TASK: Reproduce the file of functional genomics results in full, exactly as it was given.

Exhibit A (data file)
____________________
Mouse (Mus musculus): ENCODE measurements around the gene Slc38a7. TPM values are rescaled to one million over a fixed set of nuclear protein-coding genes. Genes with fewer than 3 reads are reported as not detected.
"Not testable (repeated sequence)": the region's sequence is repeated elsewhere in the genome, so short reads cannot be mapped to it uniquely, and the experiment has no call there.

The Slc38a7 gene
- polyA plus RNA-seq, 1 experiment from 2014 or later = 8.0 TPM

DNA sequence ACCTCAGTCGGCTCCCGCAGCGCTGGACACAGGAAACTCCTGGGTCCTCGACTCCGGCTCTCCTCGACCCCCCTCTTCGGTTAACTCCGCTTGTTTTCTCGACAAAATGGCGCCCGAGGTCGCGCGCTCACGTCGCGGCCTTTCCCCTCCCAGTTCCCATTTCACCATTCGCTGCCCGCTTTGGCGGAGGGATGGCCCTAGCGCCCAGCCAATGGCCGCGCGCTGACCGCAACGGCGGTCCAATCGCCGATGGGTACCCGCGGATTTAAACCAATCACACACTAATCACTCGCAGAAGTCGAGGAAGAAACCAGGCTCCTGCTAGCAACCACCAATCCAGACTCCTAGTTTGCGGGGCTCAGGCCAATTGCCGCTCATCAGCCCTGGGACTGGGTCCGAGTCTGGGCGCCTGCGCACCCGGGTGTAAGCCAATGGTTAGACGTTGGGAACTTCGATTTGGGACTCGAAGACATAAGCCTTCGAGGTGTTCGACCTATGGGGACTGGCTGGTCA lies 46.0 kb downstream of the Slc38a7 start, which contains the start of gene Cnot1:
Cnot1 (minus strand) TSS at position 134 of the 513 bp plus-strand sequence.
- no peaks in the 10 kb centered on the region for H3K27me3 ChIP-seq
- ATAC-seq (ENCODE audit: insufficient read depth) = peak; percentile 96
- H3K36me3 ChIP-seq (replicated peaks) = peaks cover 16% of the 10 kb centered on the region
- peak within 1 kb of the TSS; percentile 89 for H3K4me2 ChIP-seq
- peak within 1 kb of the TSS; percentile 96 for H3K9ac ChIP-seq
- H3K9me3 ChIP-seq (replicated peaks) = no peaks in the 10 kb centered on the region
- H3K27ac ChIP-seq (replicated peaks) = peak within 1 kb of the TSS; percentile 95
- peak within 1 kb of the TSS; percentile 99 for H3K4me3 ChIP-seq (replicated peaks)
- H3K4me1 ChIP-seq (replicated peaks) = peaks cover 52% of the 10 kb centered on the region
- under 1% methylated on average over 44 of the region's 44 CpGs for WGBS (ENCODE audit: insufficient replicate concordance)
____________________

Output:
Mouse (Mus musculus): ENCODE measurements around the gene Slc38a7. TPM values are rescaled to one million over a fixed set of nuclear protein-coding genes. Genes with fewer than 3 reads are reported as not detected.
"Not testable (repeated sequence)": the region's sequence is repeated elsewhere in the genome, so short reads cannot be mapped to it uniquely, and the experiment has no call there.

The Slc38a7 gene
- polyA plus RNA-seq, 1 experiment from 2014 or later = 8.0 TPM

DNA sequence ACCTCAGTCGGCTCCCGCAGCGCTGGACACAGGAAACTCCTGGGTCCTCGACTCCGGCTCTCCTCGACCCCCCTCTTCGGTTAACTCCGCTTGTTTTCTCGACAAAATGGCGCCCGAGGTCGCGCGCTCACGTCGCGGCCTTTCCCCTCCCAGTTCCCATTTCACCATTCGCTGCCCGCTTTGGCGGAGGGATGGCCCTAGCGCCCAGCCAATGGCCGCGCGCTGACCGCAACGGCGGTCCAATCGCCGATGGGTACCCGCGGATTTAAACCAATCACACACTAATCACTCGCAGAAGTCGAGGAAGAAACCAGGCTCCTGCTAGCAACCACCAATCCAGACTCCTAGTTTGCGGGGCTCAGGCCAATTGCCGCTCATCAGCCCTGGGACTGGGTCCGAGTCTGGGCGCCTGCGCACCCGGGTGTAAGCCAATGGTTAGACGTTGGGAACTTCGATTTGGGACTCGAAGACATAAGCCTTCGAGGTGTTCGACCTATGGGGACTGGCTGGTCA lies 46.0 kb downstream of the Slc38a7 start, which contains the start of gene Cnot1:
Cnot1 (minus strand) TSS at position 134 of the 513 bp plus-strand sequence.
- no peaks in the 10 kb centered on the region for H3K27me3 ChIP-seq
- ATAC-seq (ENCODE audit: insufficient read depth) = peak; percentile 96
- H3K36me3 ChIP-seq (replicated peaks) = peaks cover 16% of the 10 kb centered on the region
- peak within 1 kb of the TSS; percentile 89 for H3K4me2 ChIP-seq
- peak within 1 kb of the TSS; percentile 96 for H3K9ac ChIP-seq
- H3K9me3 ChIP-seq (replicated peaks) = no peaks in the 10 kb centered on the region
- H3K27ac ChIP-seq (replicated peaks) = peak within 1 kb of the TSS; percentile 95
- peak within 1 kb of the TSS; percentile 99 for H3K4me3 ChIP-seq (replicated peaks)
- H3K4me1 ChIP-seq (replicated peaks) = peaks cover 52% of the 10 kb centered on the region
- under 1% methylated on average over 44 of the region's 44 CpGs for WGBS (ENCODE audit: insufficient replicate concordance)